Group of U.S. Senators, led by Fritz Hollings and Ted Stevens, seeks massive regulation of media ownership.

WASHINGTON — On June 2, 2003, the Federal Communications Commission held its Media Ownership Biennial Review, in which the FCC voted to increase the number of television stations broadcast networks may purchase from 35 percent of audience reach to 45 percent, and to lift the ban on newspapers purchasing television stations in the same city.

The old media ownership rules were written when only three commercial television networks existed. However, the prevalence of hundreds of cable television channels and Internet sites have rendered these restrictions obsolete, as there are now limitless sources of diverse information available to all consumers.

Furthermore, of the 1,721 full-power commercial and non-commercial television stations in the U.S., each of the four major networks owns less than three percent. The danger of a single monolithic network controlling all television information is greatly exaggerated.

Yet, a group of senators, led by Senator Ernest Hollings (D-SC) and Ted Stevens (R-AK) now wishes to pass legislation to reverse the FCC\’s rulings, restoring these obsolete bans and impeding the free market of media ownership through several vehicles, including S. 1046, the Preservation of Localism, Program Diversity, and Competition in Television Broadcast Service Act of 2003.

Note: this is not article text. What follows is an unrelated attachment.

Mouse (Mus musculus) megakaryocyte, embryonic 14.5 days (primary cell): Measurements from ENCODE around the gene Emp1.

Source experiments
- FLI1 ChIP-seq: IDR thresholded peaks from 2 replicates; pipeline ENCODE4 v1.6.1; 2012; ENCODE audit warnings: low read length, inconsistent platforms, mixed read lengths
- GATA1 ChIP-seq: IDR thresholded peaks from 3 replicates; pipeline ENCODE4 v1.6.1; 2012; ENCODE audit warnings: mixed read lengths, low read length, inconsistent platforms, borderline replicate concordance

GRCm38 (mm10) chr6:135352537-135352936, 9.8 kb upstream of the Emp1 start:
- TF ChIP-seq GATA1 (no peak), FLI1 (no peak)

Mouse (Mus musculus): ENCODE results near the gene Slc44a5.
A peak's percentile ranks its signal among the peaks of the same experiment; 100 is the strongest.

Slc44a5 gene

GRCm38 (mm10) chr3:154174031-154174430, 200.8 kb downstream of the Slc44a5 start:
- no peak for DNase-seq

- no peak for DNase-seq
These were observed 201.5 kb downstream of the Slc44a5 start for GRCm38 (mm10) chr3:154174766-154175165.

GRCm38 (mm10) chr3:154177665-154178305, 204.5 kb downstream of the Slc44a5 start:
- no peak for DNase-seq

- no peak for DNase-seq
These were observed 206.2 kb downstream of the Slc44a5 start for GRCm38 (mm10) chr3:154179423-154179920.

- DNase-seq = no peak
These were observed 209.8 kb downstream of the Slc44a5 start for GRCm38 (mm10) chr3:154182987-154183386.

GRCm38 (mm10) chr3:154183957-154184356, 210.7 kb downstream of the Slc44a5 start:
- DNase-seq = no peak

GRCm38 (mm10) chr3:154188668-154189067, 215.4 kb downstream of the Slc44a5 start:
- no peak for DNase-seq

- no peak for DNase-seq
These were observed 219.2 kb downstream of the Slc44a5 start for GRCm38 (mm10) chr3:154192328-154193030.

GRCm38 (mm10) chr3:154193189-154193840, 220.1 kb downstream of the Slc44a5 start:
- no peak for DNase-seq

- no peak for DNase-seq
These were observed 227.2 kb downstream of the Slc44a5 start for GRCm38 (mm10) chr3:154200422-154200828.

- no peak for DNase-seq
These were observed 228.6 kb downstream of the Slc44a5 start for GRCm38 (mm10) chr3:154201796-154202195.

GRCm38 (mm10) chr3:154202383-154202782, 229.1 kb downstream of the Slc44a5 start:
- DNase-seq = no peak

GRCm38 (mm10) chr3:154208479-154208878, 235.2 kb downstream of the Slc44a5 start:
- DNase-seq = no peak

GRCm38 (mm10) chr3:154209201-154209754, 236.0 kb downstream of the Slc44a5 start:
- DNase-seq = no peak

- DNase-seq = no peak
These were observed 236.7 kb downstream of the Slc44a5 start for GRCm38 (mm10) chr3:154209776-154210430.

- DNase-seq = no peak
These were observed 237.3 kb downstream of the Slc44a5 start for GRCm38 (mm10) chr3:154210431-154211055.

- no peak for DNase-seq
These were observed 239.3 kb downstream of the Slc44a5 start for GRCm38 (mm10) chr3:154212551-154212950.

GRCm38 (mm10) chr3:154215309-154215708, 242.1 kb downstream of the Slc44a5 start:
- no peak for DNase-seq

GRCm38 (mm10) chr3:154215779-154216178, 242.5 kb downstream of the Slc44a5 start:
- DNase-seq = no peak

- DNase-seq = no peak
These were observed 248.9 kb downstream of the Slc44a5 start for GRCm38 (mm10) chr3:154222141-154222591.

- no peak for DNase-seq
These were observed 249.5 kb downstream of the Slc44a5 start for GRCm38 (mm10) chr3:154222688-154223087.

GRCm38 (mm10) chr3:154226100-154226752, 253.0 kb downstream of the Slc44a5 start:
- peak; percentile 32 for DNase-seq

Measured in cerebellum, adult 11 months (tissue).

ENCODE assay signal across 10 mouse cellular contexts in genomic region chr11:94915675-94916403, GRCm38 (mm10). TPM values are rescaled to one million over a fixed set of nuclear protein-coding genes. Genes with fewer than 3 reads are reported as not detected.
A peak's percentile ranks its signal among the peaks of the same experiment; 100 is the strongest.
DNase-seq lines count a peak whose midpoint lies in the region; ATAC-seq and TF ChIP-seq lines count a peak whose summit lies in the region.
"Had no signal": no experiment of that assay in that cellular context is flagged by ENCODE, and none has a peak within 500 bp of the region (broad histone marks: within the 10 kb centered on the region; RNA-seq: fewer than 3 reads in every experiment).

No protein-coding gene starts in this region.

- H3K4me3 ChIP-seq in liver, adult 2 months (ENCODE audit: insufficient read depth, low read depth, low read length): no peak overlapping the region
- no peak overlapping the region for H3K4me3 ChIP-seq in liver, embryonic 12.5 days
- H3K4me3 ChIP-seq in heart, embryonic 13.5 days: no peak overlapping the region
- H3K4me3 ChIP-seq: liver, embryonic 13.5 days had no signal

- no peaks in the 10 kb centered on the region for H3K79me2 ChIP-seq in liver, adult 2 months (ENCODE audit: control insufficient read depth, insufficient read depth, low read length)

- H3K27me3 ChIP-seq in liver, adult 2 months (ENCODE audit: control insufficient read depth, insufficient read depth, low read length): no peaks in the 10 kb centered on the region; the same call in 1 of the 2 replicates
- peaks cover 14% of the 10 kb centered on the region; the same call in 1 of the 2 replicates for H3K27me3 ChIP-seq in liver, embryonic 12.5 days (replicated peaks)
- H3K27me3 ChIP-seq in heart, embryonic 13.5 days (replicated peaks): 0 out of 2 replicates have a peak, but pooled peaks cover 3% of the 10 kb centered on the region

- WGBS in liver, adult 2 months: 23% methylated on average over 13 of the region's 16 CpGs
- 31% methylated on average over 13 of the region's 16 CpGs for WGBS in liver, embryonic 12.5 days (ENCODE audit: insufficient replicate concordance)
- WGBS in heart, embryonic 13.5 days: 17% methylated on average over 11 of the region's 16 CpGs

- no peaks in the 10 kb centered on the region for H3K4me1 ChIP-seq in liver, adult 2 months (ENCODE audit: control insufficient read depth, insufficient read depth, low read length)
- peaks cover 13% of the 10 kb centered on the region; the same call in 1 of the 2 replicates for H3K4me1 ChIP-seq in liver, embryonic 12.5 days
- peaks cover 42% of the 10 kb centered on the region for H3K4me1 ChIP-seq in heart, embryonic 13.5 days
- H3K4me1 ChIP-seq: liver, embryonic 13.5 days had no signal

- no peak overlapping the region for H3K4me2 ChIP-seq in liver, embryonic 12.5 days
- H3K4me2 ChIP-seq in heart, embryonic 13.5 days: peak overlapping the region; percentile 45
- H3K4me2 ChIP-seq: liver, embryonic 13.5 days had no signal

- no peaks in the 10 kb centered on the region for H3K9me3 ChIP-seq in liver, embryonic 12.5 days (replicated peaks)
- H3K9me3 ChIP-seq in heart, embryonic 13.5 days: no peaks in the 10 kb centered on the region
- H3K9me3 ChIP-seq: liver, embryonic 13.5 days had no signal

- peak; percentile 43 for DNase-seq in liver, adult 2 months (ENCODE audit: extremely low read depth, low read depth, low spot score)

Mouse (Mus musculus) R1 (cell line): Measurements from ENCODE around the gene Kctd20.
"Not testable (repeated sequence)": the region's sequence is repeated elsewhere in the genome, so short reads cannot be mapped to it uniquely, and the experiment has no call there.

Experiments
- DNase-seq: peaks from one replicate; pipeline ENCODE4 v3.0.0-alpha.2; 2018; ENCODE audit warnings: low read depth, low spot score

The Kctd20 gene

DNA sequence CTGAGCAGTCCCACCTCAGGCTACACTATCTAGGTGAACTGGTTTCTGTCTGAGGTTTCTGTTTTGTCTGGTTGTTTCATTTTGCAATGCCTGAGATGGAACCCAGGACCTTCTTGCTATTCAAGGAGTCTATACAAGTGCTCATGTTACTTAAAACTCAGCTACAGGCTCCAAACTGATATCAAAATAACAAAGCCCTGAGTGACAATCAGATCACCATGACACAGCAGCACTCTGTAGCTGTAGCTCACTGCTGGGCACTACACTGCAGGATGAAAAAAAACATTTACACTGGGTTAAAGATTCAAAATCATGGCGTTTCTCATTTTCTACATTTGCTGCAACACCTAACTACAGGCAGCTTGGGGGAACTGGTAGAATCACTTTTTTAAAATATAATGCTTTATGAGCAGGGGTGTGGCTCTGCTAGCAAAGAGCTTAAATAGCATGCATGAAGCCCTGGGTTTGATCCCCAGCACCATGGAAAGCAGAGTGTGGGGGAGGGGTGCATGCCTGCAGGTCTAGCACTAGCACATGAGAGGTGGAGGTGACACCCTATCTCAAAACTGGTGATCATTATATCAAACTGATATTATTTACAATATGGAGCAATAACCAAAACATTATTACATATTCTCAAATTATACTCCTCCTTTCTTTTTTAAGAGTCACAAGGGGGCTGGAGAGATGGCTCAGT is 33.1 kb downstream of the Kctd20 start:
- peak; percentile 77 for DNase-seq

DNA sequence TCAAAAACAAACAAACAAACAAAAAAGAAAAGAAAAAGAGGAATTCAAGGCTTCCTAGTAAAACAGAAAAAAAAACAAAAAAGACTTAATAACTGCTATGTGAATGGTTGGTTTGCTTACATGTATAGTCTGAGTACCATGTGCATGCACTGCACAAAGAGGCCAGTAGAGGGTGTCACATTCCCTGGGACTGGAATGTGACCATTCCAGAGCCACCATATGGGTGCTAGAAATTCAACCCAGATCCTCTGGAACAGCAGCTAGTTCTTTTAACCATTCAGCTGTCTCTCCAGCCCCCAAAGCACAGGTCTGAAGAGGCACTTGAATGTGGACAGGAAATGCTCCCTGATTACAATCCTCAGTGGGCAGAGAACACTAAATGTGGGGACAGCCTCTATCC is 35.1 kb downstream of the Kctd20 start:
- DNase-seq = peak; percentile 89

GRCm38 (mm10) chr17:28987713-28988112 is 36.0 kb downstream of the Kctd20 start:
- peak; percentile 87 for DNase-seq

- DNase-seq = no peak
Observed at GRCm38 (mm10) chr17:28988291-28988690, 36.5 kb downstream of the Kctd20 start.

S. 1046 would reverse the FCC\’s decision regarding increasing the television audience reach percentage and restore the 35 percent ownership limitation, an outdated and anti-free market regulation.

"The ownership limits were a bad idea to begin with," said taxpayer advocate Grover Norquist, who heads Americans for Tax Reform (ATR) in Washington, "but now they\’re also obsolete. In any market, the real power to limit ownership should lie in the hands of consumers. Unfortunately some senators think that Washington knows better than you do how to use that power."

S. 1046 was approved by the Senate Commerce Committee on June 19, 2003, and awaits floor action.